Arnica Fire Update - Sept. 26 4:00 p.m.
Contact: Brian Suderman, (307) 344-2010
Contact: Stacy Vallie, (307) 344-2012
National Park Service
Yellowstone National Park
Probable Start Date: September 13, 2009
IMPACTS TO VISITORS AND AREA RESIDENTS: The road between the Junction at Fishing Bridge and West Thumb was temporarily closed from approximately 1:45 p.m. to 3:45 p.m. today for safety reasons due to the fire's proximity to the road. Travelers along this road segment will be escorted by park staff.
The public is cautioned that additional road closures may be necessary.
Smoke and flames will be visible from the Grand Loop Road. Check at park visitor centers or backcountry offices for the current status of hiking trails and backcountry campsites in the area. No facilities have closed at this time due to fire activity with the exception of the launching of private water craft from the Bridge Bay Marina. Water craft can still be launched from Grant Village.
LOCATION: Five miles west of the Bridge Bay Campground and the northwest shore of Yellowstone Lake.
OVERVIEW: The lightning-caused fire is burning in a flat area of mature lodgepole pine forest and is estimated at 1600 acres.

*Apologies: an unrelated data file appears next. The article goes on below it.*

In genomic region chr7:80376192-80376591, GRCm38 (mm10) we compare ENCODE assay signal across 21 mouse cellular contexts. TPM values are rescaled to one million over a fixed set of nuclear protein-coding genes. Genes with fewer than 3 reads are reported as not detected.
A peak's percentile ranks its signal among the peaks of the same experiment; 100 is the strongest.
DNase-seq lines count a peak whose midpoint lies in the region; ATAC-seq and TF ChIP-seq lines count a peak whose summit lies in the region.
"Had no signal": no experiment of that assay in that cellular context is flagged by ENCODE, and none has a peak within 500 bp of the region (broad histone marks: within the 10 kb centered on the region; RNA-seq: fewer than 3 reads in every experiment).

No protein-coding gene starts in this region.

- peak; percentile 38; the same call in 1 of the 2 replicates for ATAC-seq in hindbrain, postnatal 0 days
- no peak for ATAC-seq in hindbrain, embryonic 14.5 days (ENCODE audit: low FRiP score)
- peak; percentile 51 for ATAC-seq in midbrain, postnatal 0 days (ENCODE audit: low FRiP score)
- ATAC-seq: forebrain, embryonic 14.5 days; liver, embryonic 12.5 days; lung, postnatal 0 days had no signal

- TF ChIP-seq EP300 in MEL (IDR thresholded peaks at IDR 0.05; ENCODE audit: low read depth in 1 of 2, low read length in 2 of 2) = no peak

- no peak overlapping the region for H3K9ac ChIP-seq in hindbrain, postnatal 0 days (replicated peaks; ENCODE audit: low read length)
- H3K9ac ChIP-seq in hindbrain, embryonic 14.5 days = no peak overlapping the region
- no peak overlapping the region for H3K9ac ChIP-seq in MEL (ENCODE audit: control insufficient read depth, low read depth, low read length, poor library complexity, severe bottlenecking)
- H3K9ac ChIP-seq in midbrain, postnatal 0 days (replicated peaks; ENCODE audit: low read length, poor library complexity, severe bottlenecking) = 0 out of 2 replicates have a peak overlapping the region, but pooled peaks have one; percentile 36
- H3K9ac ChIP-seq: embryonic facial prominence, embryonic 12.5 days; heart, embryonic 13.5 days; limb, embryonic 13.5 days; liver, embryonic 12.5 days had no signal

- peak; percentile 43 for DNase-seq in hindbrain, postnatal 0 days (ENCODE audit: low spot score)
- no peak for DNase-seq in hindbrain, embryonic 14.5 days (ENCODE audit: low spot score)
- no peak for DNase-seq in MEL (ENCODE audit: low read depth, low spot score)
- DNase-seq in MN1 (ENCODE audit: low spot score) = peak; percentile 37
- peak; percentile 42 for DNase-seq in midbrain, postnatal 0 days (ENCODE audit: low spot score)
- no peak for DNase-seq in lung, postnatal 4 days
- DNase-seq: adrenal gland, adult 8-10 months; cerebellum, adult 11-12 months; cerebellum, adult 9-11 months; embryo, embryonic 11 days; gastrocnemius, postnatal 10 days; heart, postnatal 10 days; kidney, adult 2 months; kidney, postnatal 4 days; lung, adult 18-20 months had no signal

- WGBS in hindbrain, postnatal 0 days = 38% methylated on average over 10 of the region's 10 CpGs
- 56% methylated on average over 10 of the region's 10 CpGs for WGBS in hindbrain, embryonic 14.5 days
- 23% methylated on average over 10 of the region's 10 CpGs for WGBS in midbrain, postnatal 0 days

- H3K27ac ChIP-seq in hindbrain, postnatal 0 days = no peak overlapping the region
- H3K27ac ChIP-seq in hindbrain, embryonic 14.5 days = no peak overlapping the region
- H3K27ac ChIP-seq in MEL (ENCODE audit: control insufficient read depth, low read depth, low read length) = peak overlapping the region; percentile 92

RECENT ACTIVITY AND EXPECTATIONS: The fire is burning actively under outhwesterly winds. The fire is expected to grow in the next 48 hours, especially during the peak afternoon burning period.
CURRENT WEATHER CONDITIONS: 67°F; southwesterly winds; 17% humidity
FIRE AND ROAD UPDATES: Visitors can use the following sources to access up-to-date information:
MANAGEMENT STRATEGIES: Tactics for the next 24 hours include using aviation assets (Type 1 and Type 2 helicopters) to drop water on aspects of the fire in order to minimize further impacts to road and power line corridors.
In anticipation of wind shift back to typical prevailing directions (SSW), firefighters have implemented additional structure protection in the Lake area utilizing irrigation systems.
Yellowstone National Park is a fire-adapted ecosystem. Fire plays an important role in maintaining the health of the area’s wildlife and vegetation. Most fires occurring in the Greater Yellowstone Area are caused by lightning.
Firefighters continue to monitor the Arnica Fire by air, from the ground, and from the Mt. Washburn Fire Lookout.
The fire is being managed in order to protect people and property, allow natural processes to occur, and effectively use available firefighting resources.
Did You Know?
There were no wolves in Yellowstone in 1994. The wolves that were reintroduced in 1995 and 1996 thrived and there are now over 300 of their descendents living in the Greater Yellowstone Area.